Results 1  10
of
15
Formal certification of a compiler backend, or: programming a compiler with a proof assistant
 IN PROC. 33RD ACM SYMPOSIUM ON PRINCIPLES OF PROGRAMMING LANGUAGES (POPL ’06
, 2006
"... This paper reports on the development and formal certification (proof of semantic preservation) of a compiler from Cminor (a Clike imperative language) to PowerPC assembly code, using the Coq proof assistant both for programming the compiler and for proving its correctness. Such a certified compile ..."
Abstract

Cited by 229 (15 self)
 Add to MetaCart
This paper reports on the development and formal certification (proof of semantic preservation) of a compiler from Cminor (a Clike imperative language) to PowerPC assembly code, using the Coq proof assistant both for programming the compiler and for proving its correctness. Such a certified compiler is useful in the context of formal methods applied to the certification of critical software: the certification of the compiler guarantees that the safety properties proved on the source code hold for the executable compiled code as well.
Prooftransforming compilation of programs with abrupt termination
 In Sixth International Workshop on Specification and Verification of ComponentBased Systems (SAVCBS 2007
, 2007
"... The execution of untrusted bytecode programs can produce undesired behavior. A proof on the bytecode programs can be generated to ensure safe execution. Automatic techniques to generate proofs, such as certifying compilation, can only be used for a restricted set of properties such as type safety. I ..."
Abstract

Cited by 18 (8 self)
 Add to MetaCart
The execution of untrusted bytecode programs can produce undesired behavior. A proof on the bytecode programs can be generated to ensure safe execution. Automatic techniques to generate proofs, such as certifying compilation, can only be used for a restricted set of properties such as type safety. Interactive verification of bytecode is difficult due to its unstructured control flow. Our approach is verify programs on the source level and then translate the proof to the bytecode level. This translation is nontrivial for programs with abrupt termination. We present proof transforming compilation from Java to Java Bytecode. This paper formalizes
Using Program Checking to Ensure the Correctness of Compiler Implementations
 Journal of Universal Computer Science (J.UCS
, 2003
"... Abstract: We evaluate the use of program checking to ensure the correctness of compiler implementations. Our contributions in this paper are threefold: Firstly, we extend the classical notion of blackbox program checking to program checking with certificates. Our checking approach with certificates ..."
Abstract

Cited by 10 (2 self)
 Add to MetaCart
Abstract: We evaluate the use of program checking to ensure the correctness of compiler implementations. Our contributions in this paper are threefold: Firstly, we extend the classical notion of blackbox program checking to program checking with certificates. Our checking approach with certificates relies on the observation that the correctness of solutions of NPcomplete problems can be checked in polynomial time whereas their computation itself is believed to be much harder. Our second contribution is the application of program checking with certificates to optimizing compiler backends, in particular code generators, thus answering the open question of how program checking for such compiler backends can be achieved. In particular, we state a checking algorithm for code generation based on bottomup rewrite systems from static single assignment representations. We have implemented this algorithm in a checker for a code generator used in an industrial project. Our last contribution in this paper is an integrated view on all compiler passes, in particular a comparison between frontend and backend phases, with respect to the applicable methods of program checking.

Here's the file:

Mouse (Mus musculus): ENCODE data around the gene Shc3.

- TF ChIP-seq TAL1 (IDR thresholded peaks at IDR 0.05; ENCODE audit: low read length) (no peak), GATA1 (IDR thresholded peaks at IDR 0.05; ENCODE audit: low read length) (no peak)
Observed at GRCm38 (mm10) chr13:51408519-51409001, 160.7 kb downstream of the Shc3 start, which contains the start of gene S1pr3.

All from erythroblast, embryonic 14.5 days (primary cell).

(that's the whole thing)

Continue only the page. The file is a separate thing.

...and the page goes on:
Verified Code Generation for Embedded Systems
, 2002
"... Digital signal processors provide specialized SIMD (single instruction multiple data) operations designed to dramatically increase performance in embedded systems. While these operations are simple to understand, their unusual functions and their parallelism make it difficult for automatic code gene ..."
Abstract

Cited by 6 (1 self)
 Add to MetaCart
Digital signal processors provide specialized SIMD (single instruction multiple data) operations designed to dramatically increase performance in embedded systems. While these operations are simple to understand, their unusual functions and their parallelism make it difficult for automatic code generation algorithms to use them effectively. In this paper, we present a new optimizing code generation method that can deploy these operations successfully while also verifying that the generated code is a correct translation of the input program.
Verified Bytecode Verification and TypeCertifying Compilation
 JOURNAL OF LOGIC AND ALGEBRAIC PROGRAMMING
, 2003
"... This article presents a type certifying compiler for a subset of Java and proves the type correctness of the bytecode it generates in the proof assistant Isabelle. The proof is performed by defining a type compiler that emits a type certificate and by showing a correspondence between bytecode and th ..."
Abstract

Cited by 6 (1 self)
 Add to MetaCart
This article presents a type certifying compiler for a subset of Java and proves the type correctness of the bytecode it generates in the proof assistant Isabelle. The proof is performed by defining a type compiler that emits a type certificate and by showing a correspondence between bytecode and the certificate which entails welltyping. The basis for this work is an extensive formalization of the Java bytecode type system, which is first presented in an abstract, latticetheoretic setting and then instantiated to Java types.
Structuring optimizing transformations and proving them sound
 In Proceedings of COCV’06
, 2006
"... A compiler optimization is sound if the optimized program that it produces is semantically equivalent to the input program. The proofs of semantic equivalence are usually tedious. To reduce the efforts required, we identify a set of common transformation primitives that can be composed sequentially ..."
Abstract

Cited by 6 (3 self)
 Add to MetaCart